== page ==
Really, this is a bad movie but I cannot help but enjoy it for its better moments that make up for the sagging tedium that is littered throughout and is ultimately serviceable to the needs of a late night watch for slasherholics with beer n’ pizza. One of the titles to make the final 39 on the infamous and downright ludicrous DPP Video Nasties list it actually does have a fair deal of nastiness going for it with extreme prolonged set-pieces of graphic murder executed with some very nifty special make-up effects and is a step up from the dreadful work in the just previous ‘Anthropophagous’. George Eastman is not the most versatile of actors but here all he has to do is grunt, snarl, and pull maddening faces to covey his character’s maniacal psychotic rage and he really does add that mean spirited edge to these horrific sights. I am not going into detail about what is seen here as so to prevent spoilers for any of you who have yet to see this as these sequences are its main draw and not much else is. Another highlight is the score by Cordio who also provided the music for the fantastic cheese of ‘Pieces’ and one of Lucio Fulci’s very worst efforts where he just flat out gave up with the embarrassingly laughable ‘Anigma’ (1987). Here the composer really brings atmosphere to the proceedings that otherwise would be non-existent with a memorably frantic synth tinged piano soundtrack.

Much of the third act is spent with the father and mother around their friend’s house watching the ball game while he struggles with his conscience for committing a hit and run… that we could just not give a toss about. Oh yeah and the director cannot help but tell us here that the story is indeed set in America by having the camera focus largely on the game on TV as Joe D’Amato was striving to appeal to the American market for his movie shot in his native homeland of Italy. The thing is all the actors here are seen sitting around the TV eating plates of spaghetti… yeah because that is exactly what the Yanks do when a big football game is on they get out the minced meat and the bolognaise sauce and have themselves some Italian pasta spaghetti. These scenes are pointless going nowhere as all the parents do is turn up at the house in the final scene when it is all over. The final shots are particularly memorable though.

D'Amato cuts between these scenes and the action we actually give a fuck about at the home and he knows little to nothing about pacing and building suspense. There is the moment where the bed-ridden girl is trying to get up out of the bed to help her little brother (an annoying whining brat) who is banging on the door for help as Mikos is on his rampage but as she finally gets up, he comes bursting through the door. This should be on the edge of your seat thrilling stuff with an abundance of suspense and tension but the director simply did not know how to stage such sequences. The girl helpless in bed is reminiscent of Laurie Strode’s predicament in Halloween II (1981) and there is another part here that resembles its too climax (I am not going into detail again to avoid spoilers). Joe D'Amato’s film though was released in Italy the exact same month of the same year as Halloween II’s release in America so it has to be just a coincidence. For once D’Amato was not ripping off somebody else’s work. There are also failed attempts at humour between the two police detectives on the case with a grumpy veteran and a dopey rookie that only adds to the tedium.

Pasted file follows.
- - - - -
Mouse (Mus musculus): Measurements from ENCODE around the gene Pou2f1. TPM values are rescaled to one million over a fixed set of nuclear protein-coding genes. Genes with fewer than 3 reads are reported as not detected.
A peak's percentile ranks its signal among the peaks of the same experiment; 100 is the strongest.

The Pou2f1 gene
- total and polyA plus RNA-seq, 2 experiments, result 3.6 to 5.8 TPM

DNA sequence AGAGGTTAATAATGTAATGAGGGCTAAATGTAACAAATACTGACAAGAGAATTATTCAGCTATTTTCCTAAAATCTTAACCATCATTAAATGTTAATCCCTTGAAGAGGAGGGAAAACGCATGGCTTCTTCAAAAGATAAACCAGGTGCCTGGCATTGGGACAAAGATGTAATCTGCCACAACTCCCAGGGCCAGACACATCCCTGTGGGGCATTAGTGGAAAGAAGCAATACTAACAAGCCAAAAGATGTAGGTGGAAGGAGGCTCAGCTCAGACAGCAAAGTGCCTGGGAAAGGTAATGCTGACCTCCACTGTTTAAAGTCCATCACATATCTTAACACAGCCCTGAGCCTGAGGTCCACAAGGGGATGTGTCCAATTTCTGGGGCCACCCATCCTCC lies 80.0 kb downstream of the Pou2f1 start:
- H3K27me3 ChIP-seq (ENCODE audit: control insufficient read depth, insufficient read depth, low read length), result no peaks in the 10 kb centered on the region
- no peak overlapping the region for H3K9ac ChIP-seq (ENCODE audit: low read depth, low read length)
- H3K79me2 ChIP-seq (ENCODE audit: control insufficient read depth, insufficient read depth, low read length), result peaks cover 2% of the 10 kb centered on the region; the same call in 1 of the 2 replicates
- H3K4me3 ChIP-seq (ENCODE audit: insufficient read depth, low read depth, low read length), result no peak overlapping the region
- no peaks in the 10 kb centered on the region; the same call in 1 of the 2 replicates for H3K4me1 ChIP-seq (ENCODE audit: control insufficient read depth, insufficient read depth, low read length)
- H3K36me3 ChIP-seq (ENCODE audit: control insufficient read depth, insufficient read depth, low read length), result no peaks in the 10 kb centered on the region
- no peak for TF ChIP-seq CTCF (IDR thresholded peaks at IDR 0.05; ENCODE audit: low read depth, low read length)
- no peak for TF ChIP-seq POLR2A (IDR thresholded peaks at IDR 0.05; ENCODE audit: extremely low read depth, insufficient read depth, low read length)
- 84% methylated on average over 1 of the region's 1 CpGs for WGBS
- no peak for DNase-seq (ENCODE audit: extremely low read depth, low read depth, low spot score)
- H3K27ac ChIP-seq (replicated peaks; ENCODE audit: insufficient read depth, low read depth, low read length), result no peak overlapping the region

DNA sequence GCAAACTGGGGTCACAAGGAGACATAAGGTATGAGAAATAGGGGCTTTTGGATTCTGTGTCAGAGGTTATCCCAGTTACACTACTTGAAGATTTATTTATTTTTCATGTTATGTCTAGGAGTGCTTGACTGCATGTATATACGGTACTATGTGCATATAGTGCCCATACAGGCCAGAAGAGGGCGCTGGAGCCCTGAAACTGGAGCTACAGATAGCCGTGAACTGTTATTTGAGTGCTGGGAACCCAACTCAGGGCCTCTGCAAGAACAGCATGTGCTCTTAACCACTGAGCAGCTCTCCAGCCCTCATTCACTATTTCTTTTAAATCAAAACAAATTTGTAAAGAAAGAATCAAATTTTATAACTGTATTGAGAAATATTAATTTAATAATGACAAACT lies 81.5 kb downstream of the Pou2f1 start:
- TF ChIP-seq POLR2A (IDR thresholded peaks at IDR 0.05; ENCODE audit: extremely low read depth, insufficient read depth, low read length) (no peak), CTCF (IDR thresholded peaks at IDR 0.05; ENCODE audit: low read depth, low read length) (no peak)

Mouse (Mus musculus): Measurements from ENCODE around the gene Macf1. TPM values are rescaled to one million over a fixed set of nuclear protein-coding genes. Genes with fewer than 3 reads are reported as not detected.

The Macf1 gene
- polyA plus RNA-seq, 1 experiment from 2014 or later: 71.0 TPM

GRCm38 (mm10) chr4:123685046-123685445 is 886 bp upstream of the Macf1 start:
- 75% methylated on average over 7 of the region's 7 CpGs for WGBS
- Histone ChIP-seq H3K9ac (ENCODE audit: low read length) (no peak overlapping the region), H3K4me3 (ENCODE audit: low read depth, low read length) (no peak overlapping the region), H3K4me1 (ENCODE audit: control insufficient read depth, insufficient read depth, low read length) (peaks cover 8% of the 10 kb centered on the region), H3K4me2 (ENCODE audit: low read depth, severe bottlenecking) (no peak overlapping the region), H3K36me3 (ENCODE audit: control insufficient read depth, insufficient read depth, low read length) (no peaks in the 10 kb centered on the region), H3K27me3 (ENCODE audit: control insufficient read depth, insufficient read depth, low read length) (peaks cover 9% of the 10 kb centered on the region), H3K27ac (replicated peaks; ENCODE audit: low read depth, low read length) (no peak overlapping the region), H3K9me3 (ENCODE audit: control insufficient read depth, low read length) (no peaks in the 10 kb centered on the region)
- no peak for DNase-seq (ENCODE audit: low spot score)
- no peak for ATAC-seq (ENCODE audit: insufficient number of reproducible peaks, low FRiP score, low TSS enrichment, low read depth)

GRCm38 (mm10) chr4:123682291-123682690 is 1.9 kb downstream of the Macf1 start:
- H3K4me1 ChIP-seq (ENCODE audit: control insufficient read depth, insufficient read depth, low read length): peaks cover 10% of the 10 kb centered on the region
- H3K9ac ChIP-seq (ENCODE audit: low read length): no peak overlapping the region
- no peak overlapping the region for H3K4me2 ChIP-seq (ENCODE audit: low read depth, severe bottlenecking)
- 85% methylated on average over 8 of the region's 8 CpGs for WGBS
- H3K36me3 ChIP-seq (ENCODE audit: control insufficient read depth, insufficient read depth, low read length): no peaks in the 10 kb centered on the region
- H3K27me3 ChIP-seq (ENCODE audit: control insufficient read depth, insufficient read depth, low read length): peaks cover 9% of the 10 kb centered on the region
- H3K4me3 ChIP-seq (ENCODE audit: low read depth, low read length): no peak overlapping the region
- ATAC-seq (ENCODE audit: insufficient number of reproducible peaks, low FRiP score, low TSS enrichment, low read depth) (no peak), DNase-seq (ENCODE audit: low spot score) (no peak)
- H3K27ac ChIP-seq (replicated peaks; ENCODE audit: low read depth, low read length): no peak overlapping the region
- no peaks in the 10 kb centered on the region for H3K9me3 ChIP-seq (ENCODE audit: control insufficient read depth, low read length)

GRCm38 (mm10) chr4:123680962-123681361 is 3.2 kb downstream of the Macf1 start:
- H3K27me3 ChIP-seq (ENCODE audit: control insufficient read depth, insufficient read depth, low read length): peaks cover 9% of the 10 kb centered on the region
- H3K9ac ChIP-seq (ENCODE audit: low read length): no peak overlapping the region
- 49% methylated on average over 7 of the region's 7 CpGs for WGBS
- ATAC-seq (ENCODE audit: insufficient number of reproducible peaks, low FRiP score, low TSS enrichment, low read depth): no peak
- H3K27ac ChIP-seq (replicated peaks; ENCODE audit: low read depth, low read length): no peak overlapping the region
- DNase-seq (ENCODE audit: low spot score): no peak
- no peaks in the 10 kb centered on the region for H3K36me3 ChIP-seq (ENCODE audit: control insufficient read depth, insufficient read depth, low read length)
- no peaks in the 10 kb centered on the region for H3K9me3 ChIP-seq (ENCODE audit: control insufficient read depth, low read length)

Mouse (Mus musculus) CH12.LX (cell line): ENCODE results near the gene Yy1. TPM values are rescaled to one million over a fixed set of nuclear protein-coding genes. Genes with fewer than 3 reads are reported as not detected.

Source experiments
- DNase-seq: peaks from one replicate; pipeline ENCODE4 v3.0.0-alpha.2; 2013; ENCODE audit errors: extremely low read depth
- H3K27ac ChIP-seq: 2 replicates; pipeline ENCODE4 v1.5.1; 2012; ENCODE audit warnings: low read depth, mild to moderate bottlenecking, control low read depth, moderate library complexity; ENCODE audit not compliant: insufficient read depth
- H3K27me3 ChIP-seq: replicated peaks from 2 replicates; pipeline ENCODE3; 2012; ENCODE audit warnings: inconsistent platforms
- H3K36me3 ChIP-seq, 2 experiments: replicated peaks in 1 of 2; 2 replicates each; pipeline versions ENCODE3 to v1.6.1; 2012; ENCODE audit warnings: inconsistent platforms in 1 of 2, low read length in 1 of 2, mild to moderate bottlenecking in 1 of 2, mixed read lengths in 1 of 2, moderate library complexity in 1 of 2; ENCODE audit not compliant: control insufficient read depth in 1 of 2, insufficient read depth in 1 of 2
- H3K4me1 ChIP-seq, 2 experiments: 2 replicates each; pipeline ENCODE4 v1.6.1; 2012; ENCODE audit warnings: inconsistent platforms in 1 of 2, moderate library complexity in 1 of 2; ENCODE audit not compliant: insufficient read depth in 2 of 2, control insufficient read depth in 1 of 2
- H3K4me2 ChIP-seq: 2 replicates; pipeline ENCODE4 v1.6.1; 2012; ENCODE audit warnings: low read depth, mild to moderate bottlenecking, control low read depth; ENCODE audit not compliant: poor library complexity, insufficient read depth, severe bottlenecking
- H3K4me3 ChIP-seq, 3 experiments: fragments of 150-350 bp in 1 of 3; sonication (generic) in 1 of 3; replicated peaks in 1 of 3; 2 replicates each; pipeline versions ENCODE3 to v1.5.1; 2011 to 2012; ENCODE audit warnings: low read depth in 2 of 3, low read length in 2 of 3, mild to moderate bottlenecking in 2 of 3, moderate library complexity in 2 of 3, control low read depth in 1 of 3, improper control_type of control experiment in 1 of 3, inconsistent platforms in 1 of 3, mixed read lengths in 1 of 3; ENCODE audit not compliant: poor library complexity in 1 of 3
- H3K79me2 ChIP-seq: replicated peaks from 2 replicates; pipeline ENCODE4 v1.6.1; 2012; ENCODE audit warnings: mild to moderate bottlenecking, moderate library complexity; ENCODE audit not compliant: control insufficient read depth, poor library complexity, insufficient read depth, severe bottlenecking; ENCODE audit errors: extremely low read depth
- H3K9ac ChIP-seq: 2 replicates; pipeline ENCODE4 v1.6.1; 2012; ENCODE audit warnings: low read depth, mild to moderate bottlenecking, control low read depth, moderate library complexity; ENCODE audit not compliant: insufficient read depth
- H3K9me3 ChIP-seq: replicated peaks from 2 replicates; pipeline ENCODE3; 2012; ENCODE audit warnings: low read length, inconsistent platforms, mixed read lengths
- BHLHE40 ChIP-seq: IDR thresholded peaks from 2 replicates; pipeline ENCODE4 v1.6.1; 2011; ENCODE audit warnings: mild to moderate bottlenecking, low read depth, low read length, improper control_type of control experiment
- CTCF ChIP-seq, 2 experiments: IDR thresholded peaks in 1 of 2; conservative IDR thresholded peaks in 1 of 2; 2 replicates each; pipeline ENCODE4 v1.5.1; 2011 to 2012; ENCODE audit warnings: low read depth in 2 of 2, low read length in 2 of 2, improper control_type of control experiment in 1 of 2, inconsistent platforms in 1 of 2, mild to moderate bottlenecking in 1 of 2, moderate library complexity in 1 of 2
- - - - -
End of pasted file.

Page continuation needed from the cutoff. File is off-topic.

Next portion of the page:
‘Absurd’ is a mixed bag then but a mixed bag for Joe D’Amato means it is one of his better efforts. It is hampered by its boring pointless parts, the lack of suspense and tension is a downfall and the attempts at humour do not come over at all well. Although it does well enough with the brutality of its set-pieces that are well executed, Eastman hurtles through like a rabid dog from scene to scene carrying the movie on his big shoulders and Cordio’s score is a top class composition. Worth a watch late at night, if you are suffering from a bout of insomnia and are in need for some corny sleazy fun to help get you off.

** out of ****

Dave J. Wilson

©2014 Cinematic Shocks, Dave J. Wilson - All work is the property of the credited author and may not be reprinted or reproduced elsewhere without permission.


  1. Good to see a new post up (longtime reader but don't think I've ever commented before...) Will have to check this one out.

    Keen to read the NOES post when it's finished too! Keep up the good work :)

    1. Thank you! It's comments like this that are encouraging.

      Yeah 'Absurd' isn't particularly good but it's worth checking out.

      My ANOES feature review is definitely coming next. Should be up sometime next week.

      I then have three more unfinished articles to complete that I started before I put the site on hiatus including my late TCM 40th anniversary piece.